Sunday, January 22, 2017

Joe Walsh - So What (1974 us, wonderful guitar rock, 2015 SACD)

Joe Walsh got his start at a guitarist for the James Gang, which he left for a solo career in 1971. Known best for his efforts with the Eagles, it was Walsh's 1974 album, So What, that secured him a place with the Eagles after Bernie Leadon departed. Walsh is still credited as the guy that gave The Eagles's laid-back sound a swift kick in the ass.

First and foremost, Walsh is an unbelievably solid guitar player. Walsh belongs to a class of guitar player that hasn't surfaced in the 90's alternative rock scene. It's almost sad really. Walsh is really a master of his instrument, while recently formed groups can barely play (i.e. Veruca Salt, seen 3/15/97 on my_heart_sings_the_harmony_web_ad_alt_250 Saturday Night Live).

So What has a sound that is firmly rooted in the 70's. Today, the 70's feel is very refreshing. When you listen to So What, you feel like you've jumped back to the mid-70's again, which is a nice feeling. You catch all of the harmonized backing vocals that was a 70's staple, while listening to guitar work that is creative in any era.

"Welcome To The Club" has a enough rhythm changes to keep you hooked for hours, with signature Walsh guitars that build and fade meticulously. Lyrically, Walsh is a bit more subtle here than he's famous for, spinning a yarn about crazy situations on the road.

"Falling Down" has a soulful, western feel to it. The rhythm work is done on a 12-string, with most of the leads added delicately with a 6-string electric. Present again are the 70's vocal harmonies, which are layered so that they're almost ghost like.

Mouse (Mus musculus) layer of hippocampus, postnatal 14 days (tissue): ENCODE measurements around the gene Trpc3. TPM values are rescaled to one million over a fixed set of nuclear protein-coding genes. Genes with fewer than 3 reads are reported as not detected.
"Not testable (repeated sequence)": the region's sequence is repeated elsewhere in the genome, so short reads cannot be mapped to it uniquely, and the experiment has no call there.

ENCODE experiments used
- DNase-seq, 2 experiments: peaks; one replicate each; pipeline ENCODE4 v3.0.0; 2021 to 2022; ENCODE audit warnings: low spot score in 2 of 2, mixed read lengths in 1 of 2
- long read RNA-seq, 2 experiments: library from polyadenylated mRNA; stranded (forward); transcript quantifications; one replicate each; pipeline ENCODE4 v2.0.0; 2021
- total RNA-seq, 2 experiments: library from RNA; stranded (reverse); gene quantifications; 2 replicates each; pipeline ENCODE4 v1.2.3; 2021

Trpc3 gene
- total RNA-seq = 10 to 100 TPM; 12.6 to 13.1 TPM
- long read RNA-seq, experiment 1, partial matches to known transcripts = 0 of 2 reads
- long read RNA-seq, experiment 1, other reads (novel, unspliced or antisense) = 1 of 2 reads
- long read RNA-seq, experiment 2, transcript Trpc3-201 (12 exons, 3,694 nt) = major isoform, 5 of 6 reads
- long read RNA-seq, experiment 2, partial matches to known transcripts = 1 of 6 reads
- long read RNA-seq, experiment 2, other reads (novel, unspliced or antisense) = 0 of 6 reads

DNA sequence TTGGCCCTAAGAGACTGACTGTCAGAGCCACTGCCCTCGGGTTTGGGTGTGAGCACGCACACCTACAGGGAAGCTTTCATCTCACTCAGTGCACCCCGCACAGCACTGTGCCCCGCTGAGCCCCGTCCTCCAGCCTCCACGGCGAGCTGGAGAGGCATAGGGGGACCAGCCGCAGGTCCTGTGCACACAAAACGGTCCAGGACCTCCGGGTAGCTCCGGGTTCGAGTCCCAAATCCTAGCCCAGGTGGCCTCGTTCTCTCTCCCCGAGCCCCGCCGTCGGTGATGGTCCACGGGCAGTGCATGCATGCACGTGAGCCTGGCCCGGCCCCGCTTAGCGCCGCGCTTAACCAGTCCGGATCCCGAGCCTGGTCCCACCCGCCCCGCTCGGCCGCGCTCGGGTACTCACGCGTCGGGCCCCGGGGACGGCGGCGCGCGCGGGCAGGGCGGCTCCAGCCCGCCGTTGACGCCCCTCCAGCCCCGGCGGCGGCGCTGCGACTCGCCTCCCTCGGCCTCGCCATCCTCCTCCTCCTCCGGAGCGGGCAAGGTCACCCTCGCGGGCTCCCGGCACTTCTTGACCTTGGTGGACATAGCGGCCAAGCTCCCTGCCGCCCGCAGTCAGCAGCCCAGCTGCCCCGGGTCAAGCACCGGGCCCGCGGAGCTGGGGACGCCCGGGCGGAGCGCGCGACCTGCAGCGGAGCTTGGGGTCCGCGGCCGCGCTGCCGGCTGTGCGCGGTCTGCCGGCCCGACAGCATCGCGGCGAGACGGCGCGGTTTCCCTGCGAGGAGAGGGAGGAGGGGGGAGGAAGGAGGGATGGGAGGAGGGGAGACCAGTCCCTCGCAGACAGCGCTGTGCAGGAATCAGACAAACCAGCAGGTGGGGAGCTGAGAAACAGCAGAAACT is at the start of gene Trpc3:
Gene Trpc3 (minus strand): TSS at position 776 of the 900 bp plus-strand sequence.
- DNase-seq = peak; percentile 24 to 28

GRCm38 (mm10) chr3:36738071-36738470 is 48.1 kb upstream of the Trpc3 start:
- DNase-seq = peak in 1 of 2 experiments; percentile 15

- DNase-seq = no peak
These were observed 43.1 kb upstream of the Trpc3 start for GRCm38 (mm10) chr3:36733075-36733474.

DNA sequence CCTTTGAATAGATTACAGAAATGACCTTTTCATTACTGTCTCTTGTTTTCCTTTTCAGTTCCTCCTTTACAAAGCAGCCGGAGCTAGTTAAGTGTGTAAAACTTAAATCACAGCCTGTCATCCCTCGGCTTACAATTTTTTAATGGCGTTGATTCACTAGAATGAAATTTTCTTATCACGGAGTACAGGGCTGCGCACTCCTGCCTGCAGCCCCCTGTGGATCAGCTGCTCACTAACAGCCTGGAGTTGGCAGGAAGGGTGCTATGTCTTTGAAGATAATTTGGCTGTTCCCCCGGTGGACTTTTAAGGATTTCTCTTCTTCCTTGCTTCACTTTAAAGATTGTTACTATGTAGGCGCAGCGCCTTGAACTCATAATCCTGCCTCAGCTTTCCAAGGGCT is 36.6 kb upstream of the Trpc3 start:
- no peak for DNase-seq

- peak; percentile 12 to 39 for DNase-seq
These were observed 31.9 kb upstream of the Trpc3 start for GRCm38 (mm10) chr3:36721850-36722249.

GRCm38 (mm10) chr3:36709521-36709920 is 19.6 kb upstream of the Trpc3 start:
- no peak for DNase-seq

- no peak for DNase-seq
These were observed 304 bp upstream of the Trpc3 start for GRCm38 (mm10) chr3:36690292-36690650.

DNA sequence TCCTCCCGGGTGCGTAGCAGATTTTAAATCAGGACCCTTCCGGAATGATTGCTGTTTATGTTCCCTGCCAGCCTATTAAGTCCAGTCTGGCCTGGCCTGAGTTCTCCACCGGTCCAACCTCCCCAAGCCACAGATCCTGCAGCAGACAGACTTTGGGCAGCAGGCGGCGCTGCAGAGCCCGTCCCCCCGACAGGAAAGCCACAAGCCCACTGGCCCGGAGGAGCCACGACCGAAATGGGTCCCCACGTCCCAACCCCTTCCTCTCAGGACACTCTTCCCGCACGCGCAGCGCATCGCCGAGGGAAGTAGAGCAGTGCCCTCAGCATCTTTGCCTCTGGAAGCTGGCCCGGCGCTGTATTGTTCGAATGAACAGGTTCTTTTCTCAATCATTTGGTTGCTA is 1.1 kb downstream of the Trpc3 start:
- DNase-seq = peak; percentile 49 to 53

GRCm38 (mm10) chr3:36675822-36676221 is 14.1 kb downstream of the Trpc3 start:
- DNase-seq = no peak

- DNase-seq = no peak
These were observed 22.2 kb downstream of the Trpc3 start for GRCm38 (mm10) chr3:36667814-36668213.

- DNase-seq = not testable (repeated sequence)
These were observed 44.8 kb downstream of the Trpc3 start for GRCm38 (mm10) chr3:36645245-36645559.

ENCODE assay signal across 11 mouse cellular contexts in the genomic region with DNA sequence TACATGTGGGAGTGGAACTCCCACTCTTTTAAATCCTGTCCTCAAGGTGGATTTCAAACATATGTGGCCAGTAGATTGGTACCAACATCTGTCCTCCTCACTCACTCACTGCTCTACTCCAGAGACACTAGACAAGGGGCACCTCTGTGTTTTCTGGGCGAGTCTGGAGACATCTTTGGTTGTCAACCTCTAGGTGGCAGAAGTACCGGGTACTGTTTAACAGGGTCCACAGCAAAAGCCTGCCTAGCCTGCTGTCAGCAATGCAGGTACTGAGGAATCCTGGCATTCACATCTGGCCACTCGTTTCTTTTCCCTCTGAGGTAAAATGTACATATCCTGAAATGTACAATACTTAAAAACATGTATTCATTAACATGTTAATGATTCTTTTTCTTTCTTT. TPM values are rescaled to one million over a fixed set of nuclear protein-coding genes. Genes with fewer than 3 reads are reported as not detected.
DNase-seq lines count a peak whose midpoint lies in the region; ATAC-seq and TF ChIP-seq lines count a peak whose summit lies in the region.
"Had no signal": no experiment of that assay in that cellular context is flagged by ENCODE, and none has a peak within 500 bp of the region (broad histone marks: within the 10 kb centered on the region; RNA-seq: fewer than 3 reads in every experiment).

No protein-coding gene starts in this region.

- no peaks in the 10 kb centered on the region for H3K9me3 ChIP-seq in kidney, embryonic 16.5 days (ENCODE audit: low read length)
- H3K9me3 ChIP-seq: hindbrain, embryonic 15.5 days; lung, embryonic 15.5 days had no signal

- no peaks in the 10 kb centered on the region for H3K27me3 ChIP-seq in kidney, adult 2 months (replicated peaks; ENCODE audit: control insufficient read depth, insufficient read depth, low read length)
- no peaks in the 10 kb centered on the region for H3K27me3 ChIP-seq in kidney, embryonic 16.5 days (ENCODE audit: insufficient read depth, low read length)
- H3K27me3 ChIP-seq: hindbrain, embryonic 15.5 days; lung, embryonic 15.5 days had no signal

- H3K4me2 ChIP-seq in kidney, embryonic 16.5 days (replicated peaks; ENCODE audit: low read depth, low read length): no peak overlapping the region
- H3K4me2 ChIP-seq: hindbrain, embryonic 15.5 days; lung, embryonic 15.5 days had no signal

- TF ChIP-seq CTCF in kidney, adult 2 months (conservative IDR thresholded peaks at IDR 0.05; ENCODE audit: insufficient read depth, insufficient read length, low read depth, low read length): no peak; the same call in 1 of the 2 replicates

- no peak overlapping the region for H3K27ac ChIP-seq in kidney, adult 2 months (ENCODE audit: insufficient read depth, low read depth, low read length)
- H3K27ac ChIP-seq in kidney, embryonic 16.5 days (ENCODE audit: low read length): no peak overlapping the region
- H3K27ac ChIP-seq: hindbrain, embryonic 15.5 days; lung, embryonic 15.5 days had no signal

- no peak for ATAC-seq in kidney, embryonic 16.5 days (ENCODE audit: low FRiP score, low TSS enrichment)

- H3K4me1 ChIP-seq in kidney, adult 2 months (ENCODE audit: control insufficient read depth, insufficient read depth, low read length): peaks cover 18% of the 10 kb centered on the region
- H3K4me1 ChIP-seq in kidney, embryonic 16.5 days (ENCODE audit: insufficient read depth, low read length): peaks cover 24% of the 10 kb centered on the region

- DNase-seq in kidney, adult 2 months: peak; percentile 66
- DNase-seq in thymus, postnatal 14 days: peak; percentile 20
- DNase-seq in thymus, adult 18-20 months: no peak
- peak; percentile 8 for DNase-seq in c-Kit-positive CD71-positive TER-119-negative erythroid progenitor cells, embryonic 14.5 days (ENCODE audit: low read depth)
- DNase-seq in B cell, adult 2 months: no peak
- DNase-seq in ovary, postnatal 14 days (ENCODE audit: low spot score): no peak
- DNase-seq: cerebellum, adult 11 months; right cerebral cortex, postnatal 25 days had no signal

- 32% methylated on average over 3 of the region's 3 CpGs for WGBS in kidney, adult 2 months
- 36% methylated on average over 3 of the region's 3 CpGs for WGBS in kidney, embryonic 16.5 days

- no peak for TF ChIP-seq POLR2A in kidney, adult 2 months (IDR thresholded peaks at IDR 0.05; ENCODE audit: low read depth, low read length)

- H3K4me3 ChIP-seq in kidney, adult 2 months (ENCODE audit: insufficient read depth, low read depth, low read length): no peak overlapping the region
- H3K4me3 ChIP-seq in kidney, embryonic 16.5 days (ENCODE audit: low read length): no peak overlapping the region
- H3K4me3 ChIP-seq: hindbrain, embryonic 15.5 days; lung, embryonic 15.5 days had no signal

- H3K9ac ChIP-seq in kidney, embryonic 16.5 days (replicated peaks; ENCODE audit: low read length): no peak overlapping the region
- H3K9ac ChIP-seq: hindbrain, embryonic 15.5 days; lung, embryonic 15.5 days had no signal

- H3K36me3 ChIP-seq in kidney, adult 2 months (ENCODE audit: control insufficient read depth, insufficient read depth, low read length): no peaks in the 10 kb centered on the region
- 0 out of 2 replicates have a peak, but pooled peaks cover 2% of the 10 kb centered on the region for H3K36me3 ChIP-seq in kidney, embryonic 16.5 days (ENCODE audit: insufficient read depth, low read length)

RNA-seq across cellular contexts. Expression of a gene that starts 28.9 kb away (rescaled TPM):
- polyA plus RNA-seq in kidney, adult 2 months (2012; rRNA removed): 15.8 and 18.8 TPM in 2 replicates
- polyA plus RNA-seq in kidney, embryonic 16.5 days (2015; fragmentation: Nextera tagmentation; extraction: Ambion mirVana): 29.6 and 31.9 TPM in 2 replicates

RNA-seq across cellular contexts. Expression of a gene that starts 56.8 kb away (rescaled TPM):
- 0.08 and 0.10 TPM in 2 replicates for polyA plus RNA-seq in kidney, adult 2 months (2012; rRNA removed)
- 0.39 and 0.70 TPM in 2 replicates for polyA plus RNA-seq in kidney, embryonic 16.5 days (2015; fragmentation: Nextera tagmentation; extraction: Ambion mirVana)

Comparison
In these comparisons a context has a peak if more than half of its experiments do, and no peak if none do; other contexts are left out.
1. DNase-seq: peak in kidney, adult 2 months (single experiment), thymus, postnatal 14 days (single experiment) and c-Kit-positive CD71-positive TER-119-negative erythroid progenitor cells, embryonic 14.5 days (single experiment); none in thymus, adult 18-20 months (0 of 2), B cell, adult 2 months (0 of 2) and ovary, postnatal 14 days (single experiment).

On "Time Out", Walsh returns the style that made him famous on "Rocky Mountain Way." The song features a combination of standard and slide lead guitar that Walsh does so well. To date, I can't think of anyone who so perfectly combines these two styles. The drumming and bass are very prominent on this track. Walsh seems to let the rhythm guys hold the song while he paints over it. This isn't anything new, it's the standard Rx for rock and roll. It's just that when you listen to this album, you notice all of the ridiculously simple things that many bands don't do anymore.

"Help Me Through The Night" was the doorway into the Eagles and beyond. This was the first song that Henley, Frey and Walsh worked on together. With Henley and Frey on backing vocals, it sounds like the song is from Hotel California. While the presence of the Eagles is noticeable, the song still preserves the feel of the rest of the album.

While So What lacks any mega hits, it's probably his most beautiful album. With it's firmly rooted 70's style, it will show some signs of age on the turntable today. But its strengths, great guitar work, great vocal harmonies, and peaceful demeanor are timeless in any era. With So What in the background, a nice drink and a loved one nearby, the album promotes a wonderful "time out" to unwind.
by Bill Ziemer
1. Welcome to the Club - 5:09
2. Falling Down (Joe Walsh, Don Henley) - 4:57
3. Pavanne for the Sleeping Beauty (Maurice Ravel) - 1:57
4. Time Out - 4:26
5. All Night Laundry Mat Blues - 1:02
6. Turn to Stone - 3:49
7. Help Me Through the Night - 3:40
8. County Fair - 6:40
9. Song for Emma - 4:42
All songs written by Joe Walsh except where stated.

*Joe Walsh - Synthesizer, Bass, Guitar, Piano, Vocals,  Moog Synthesizer, Mellotron, ARP
*Jody Boyer - Vocals
*Dan Fogelberg - Guitar, Vocals
*Glenn Frey - Vocals,
*Guille Garcia - Percussion, Conga
*Bryan Garofalo - Bass, Vocals,
*Ron Grinel - Drums
*Don Henley - Vocals
*Russ Kunkel - Drums
*Randy Meisner - Vocals
*Kenny Passarelli - Bass, Vocals
*J.D. Souther - Guitar, Vocals
*Leonard Southwick - Harmonica
*Tom Stephenson - Organ, Keyboards
*John Stronach - Vocals
*Joe Vitale - Flute, Drums, Keyboards

Related Act
1969  James Gang - Yer' Album (Japan SHM remaster)  
1970  James Gang - Rides Again (2010 SHM remaster)  

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